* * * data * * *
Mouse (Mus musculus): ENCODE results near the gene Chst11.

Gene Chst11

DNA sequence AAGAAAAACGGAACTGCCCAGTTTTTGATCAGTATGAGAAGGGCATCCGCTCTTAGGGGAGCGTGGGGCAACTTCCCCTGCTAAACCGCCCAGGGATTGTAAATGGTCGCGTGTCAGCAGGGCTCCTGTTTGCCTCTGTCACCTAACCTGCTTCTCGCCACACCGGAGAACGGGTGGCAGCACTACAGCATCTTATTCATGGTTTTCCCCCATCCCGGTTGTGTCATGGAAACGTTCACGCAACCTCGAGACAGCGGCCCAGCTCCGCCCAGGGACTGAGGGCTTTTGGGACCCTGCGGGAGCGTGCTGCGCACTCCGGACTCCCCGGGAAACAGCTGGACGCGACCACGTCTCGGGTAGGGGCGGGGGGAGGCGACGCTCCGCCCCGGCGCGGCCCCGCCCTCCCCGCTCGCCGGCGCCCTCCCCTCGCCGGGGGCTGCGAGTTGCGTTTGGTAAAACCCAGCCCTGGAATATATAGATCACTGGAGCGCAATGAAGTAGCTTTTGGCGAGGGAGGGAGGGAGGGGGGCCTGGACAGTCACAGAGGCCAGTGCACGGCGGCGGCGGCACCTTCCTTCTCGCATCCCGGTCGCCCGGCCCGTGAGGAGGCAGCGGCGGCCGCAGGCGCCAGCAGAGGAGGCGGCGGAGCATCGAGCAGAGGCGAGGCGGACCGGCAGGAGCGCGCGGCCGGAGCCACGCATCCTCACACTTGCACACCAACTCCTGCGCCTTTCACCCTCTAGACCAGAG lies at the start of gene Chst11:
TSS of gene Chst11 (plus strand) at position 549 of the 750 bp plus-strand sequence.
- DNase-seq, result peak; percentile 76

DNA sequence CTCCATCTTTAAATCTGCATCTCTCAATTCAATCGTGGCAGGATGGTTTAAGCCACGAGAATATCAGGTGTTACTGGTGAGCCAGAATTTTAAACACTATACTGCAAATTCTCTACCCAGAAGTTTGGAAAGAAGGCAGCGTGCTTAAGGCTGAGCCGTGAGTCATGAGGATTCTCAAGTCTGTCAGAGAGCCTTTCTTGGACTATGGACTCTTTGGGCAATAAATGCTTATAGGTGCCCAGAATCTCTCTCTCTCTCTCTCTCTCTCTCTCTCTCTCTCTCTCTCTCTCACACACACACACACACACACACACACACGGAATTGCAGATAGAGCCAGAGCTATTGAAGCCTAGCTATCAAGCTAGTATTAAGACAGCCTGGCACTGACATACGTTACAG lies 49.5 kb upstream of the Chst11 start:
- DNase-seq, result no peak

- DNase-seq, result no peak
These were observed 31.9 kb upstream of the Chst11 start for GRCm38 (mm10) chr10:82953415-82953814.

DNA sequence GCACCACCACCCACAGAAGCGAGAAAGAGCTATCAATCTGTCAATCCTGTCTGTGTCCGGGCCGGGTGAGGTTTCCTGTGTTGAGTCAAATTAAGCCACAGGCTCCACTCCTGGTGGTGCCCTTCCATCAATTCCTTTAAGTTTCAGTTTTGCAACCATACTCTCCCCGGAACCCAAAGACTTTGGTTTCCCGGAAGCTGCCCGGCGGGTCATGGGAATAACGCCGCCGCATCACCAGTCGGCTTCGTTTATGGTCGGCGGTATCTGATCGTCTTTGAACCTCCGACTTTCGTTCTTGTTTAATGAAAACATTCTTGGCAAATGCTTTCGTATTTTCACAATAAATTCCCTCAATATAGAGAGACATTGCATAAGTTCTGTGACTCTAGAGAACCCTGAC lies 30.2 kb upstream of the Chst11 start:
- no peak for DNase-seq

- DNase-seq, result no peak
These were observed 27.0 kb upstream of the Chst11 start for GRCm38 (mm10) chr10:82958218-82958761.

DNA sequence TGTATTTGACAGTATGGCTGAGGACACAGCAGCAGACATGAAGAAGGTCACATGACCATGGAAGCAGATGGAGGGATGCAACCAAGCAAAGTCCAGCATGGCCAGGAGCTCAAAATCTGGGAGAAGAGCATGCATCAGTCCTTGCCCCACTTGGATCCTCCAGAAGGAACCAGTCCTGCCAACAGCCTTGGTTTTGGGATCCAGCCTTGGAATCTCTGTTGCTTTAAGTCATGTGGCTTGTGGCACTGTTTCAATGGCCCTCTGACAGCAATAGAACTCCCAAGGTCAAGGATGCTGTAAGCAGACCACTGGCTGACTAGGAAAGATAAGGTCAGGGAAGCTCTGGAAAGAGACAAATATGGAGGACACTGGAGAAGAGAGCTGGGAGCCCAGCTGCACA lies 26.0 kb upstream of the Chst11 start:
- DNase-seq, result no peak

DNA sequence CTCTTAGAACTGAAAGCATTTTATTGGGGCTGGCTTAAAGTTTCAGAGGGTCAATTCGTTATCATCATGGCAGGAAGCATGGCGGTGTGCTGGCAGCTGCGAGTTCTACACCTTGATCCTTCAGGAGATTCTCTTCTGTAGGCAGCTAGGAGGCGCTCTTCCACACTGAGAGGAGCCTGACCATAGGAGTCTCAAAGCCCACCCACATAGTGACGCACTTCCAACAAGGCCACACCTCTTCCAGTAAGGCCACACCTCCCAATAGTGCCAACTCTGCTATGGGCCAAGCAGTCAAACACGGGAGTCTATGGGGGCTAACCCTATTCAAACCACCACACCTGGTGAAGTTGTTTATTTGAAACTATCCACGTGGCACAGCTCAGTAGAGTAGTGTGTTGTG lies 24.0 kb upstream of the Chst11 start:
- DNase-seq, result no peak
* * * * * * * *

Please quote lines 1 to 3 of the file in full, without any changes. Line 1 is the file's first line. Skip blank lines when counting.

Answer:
Mouse (Mus musculus): ENCODE results near the gene Chst11.

Gene Chst11

DNA sequence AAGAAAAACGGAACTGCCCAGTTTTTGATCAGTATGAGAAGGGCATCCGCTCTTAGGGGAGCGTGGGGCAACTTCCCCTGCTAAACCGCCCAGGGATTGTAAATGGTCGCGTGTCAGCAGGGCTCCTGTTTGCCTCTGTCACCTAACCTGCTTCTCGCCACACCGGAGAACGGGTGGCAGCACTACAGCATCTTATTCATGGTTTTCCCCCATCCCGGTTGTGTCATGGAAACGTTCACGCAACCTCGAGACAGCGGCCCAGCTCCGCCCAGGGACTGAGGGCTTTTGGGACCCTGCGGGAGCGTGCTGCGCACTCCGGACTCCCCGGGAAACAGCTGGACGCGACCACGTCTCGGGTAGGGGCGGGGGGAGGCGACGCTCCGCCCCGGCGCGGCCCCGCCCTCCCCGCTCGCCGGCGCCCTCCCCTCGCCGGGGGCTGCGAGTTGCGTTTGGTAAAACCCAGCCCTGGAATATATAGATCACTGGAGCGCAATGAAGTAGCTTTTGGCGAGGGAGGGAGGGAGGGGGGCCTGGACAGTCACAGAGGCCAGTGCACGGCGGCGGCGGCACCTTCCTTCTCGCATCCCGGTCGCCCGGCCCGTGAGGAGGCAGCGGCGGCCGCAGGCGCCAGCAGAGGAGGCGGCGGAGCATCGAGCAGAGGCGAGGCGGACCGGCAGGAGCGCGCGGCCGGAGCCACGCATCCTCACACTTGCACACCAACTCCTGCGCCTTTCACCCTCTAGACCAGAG lies at the start of gene Chst11: